Iran's elite Guards fighting in Iraq to push back Islamic State
In early July, hundreds of mourners gathered for the funeral of Kamal Shirkhani in Lavasan, a small town northeast of the Iranian capital Tehran. The crowd carried the coffin past posters which showed Shirkhani in the green uniform of the elite Islamic Revolutionary Guard Corps and identified him as a colonel, Reuters reported.
Shirkhani did not die in a battle inside Iran. He was killed nearly a hundred miles away from the Iranian border in a mortar attack by the militants of the Islamic State "while carrying out his mission to defend" a revered Shiite shrine in the city of Samarra, according to a report on Basij Press, a news site affiliated with the Basij militia which is overseen by the Revolutionary Guards.
Shirkhani's death deep inside Iraq shows that Iran has committed boots on the ground to defend Iraqi territory.
At least two other members of the Guards have also been killed in Iraq since mid-June, a clear sign that Shi'ite power Iran has ramped up its military presence in Iraq to counter the threat of Sunni fighters from the Islamic State, an al Qaeda offshoot that seized much of northern Iraq since June.
Iraqi security forces largely dissolved in the path of the Islamic State's advance on Baghdad, proving that the Shi'ite-led government could hardly defend itself.
In late June, a spokesman for the militant group, formerly known as the Islamic State in Iraq and the Levant, announced that it was shortening its name to the Islamic State and would rule its territory as a Sunni Muslim caliphate overseen by its leader Abu Bakr al-Baghdadi.
The Islamic State considers Shi'ites to be heretics deserving of death, and made a point of filming its fighters gunning down Shi'ite prisoners as it advanced. Iranian and Iraqi Shi'ites see it as an existential threat.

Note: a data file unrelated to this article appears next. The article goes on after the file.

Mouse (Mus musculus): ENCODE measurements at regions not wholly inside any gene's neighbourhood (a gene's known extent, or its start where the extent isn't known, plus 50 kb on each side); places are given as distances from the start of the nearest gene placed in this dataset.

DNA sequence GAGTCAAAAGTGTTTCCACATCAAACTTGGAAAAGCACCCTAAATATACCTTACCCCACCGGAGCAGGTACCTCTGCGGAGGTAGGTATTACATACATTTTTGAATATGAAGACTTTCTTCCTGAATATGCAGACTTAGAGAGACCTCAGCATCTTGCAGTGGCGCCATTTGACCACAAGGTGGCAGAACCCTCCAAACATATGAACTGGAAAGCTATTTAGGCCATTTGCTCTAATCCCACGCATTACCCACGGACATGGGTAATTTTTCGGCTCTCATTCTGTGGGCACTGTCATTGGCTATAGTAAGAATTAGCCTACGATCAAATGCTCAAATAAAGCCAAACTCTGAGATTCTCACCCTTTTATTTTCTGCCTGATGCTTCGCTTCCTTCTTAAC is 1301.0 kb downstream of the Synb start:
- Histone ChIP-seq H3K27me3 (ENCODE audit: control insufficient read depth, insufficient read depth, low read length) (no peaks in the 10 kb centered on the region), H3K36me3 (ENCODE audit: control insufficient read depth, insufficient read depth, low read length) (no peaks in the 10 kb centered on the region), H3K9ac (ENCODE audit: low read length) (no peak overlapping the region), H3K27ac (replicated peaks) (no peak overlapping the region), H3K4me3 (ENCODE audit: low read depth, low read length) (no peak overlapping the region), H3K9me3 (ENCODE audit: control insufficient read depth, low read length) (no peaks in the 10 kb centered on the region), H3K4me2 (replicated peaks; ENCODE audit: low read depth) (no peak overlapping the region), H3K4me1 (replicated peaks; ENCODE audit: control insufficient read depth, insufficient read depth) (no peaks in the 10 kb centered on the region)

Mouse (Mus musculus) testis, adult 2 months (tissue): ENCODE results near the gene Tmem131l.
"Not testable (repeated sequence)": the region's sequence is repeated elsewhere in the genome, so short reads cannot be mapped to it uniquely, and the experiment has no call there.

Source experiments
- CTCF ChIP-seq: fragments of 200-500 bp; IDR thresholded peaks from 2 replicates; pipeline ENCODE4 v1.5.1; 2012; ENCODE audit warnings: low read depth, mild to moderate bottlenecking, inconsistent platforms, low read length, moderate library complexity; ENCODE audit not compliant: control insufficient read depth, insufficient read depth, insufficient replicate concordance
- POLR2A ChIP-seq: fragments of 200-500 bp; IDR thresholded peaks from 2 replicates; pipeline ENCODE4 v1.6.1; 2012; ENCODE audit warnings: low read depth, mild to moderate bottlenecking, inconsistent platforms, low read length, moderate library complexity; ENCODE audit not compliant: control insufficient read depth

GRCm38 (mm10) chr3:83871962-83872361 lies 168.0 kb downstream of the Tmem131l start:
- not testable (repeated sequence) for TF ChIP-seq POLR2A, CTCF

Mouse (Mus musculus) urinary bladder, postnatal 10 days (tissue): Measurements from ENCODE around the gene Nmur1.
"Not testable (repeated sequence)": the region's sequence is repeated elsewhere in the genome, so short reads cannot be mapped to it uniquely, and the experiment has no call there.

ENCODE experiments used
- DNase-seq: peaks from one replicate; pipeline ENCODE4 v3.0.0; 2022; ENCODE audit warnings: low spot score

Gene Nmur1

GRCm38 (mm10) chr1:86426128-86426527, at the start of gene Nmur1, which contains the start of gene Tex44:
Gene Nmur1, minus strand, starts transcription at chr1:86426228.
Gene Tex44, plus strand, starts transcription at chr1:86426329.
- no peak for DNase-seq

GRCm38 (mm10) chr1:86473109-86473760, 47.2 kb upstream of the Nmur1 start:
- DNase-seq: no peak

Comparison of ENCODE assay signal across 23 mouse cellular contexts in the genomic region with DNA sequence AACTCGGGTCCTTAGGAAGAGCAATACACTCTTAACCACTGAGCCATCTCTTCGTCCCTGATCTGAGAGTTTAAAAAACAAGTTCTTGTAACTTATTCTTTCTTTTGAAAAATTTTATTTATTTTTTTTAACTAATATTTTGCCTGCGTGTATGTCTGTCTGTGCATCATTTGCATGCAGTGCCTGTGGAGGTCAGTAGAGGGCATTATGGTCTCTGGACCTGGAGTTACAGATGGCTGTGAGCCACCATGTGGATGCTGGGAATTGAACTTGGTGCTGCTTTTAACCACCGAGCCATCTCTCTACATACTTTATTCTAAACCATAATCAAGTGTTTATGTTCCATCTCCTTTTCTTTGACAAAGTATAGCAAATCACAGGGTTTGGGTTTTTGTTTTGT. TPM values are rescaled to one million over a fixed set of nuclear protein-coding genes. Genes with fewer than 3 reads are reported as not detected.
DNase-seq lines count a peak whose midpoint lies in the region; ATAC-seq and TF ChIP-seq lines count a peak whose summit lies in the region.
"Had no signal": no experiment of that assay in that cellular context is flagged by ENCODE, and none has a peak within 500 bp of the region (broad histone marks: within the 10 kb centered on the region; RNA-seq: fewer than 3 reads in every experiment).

Iran, with deep ties both to the Iraqi government and to a number of Iraqi Shiite militias, stepped in to stop it.
Senior Iranian officials have denied that any Revolutionary Guard fighters or commanders are inside Iraq. But there's no doubt that prominent politicians and clerics in Iran have been rattled by the rapid gains of the Islamic State and the threat it poses, not only to the Iraqi government but to Iran itself.
Iranian president Hassan Rouhani pledged his government's support to help counter the threat posed by the Islamic State if the Iraqi government requested it.
In late June, a senior Iranian cleric, Ayatollah Nasser Makarem Shirazi, said in a statement that waging jihad to defend all of Iraq, particularly holy shrines that are visited each year by millions of Shi'ite pilgrims, is "obligatory," according to a report from the semi-official Fars News agency.
Samarra, a city on the Tigris north of Baghdad where Colonel Shirkhani was killed, is site of the first of those major Shi'ite shrines to land in the path of the Sunni fighters' advance. Iraqi government forces and Shi'ite militia swiftly mobilized and have so far succeeded in defending it. The deaths of Shirkhani and two others is proof that Iranians were part of that successful response.
"When the Islamic State reached Shi'ite areas in Iraq, the Revolutionary Guards had forces there who fought them," said Mohsen Sazegara, a founding member of the Revolutionary Guards who is now a U.S.-based dissident. "A number of them were killed."
Qassem Soleimani, the head of the external operations branch of the Guards known as the Quds Force, recently traveled to Baghdad, according to reports from a number of Iranian news sites. An Iraqi parliamentarian posted a picture on the Internet of himself with Soleimani in Iraq in mid-June.
Regional experts believe the Revolutionary Guards have increased the supply of weapons and funds to proxy militant groups inside Iraq in recent weeks.